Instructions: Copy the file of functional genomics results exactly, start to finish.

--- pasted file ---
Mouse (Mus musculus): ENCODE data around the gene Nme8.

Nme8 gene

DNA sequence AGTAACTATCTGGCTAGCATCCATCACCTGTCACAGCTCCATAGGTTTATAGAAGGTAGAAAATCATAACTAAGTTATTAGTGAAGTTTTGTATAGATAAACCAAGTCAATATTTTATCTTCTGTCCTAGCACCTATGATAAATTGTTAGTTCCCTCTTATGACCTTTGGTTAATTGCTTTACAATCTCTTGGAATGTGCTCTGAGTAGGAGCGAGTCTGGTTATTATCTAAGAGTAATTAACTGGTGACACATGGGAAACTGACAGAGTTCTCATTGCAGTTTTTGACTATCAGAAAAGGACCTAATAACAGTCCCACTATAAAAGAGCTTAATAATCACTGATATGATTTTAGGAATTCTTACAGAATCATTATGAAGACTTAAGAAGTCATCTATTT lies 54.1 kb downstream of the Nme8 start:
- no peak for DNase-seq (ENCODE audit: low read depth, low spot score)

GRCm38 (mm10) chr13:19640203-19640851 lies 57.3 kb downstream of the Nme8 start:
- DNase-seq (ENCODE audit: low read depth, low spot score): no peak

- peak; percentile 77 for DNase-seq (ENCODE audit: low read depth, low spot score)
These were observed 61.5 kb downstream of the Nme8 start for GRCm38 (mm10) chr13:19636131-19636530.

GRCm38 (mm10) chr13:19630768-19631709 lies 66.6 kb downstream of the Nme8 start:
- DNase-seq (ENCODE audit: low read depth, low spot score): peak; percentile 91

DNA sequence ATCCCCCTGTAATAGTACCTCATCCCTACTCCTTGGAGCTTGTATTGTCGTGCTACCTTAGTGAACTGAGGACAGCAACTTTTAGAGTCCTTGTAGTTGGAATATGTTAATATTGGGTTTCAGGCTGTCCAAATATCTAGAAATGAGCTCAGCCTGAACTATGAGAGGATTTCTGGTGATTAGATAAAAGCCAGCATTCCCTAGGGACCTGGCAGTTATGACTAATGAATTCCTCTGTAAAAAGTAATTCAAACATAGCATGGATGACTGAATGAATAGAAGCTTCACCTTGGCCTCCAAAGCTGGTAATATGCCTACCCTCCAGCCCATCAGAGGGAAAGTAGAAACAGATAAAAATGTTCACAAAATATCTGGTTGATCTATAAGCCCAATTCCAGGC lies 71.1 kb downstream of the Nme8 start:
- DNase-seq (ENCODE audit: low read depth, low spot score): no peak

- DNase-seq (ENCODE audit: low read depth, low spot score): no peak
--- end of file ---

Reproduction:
Mouse (Mus musculus): ENCODE data around the gene Nme8.

Nme8 gene

DNA sequence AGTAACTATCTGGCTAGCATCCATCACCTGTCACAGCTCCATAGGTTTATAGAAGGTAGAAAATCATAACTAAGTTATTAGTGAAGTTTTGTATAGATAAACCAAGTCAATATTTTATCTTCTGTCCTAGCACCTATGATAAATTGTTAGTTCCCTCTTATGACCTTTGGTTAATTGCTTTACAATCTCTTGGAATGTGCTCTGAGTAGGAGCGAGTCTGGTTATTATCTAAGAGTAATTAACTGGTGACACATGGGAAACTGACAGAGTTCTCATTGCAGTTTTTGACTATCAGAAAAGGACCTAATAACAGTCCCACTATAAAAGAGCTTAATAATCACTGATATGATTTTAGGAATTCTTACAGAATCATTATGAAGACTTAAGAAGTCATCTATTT lies 54.1 kb downstream of the Nme8 start:
- no peak for DNase-seq (ENCODE audit: low read depth, low spot score)

GRCm38 (mm10) chr13:19640203-19640851 lies 57.3 kb downstream of the Nme8 start:
- DNase-seq (ENCODE audit: low read depth, low spot score): no peak

- peak; percentile 77 for DNase-seq (ENCODE audit: low read depth, low spot score)
These were observed 61.5 kb downstream of the Nme8 start for GRCm38 (mm10) chr13:19636131-19636530.

GRCm38 (mm10) chr13:19630768-19631709 lies 66.6 kb downstream of the Nme8 start:
- DNase-seq (ENCODE audit: low read depth, low spot score): peak; percentile 91

DNA sequence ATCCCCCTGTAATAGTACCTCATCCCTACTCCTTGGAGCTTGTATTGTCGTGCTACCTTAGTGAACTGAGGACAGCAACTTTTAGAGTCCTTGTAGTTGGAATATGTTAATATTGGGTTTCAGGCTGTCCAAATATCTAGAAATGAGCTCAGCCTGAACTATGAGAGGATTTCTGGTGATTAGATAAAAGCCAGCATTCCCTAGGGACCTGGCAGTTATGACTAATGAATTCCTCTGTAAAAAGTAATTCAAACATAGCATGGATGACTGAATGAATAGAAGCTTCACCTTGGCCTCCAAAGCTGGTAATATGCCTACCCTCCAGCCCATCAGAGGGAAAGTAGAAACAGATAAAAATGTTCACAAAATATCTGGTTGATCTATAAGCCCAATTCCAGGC lies 71.1 kb downstream of the Nme8 start:
- DNase-seq (ENCODE audit: low read depth, low spot score): no peak

- DNase-seq (ENCODE audit: low read depth, low spot score): no peak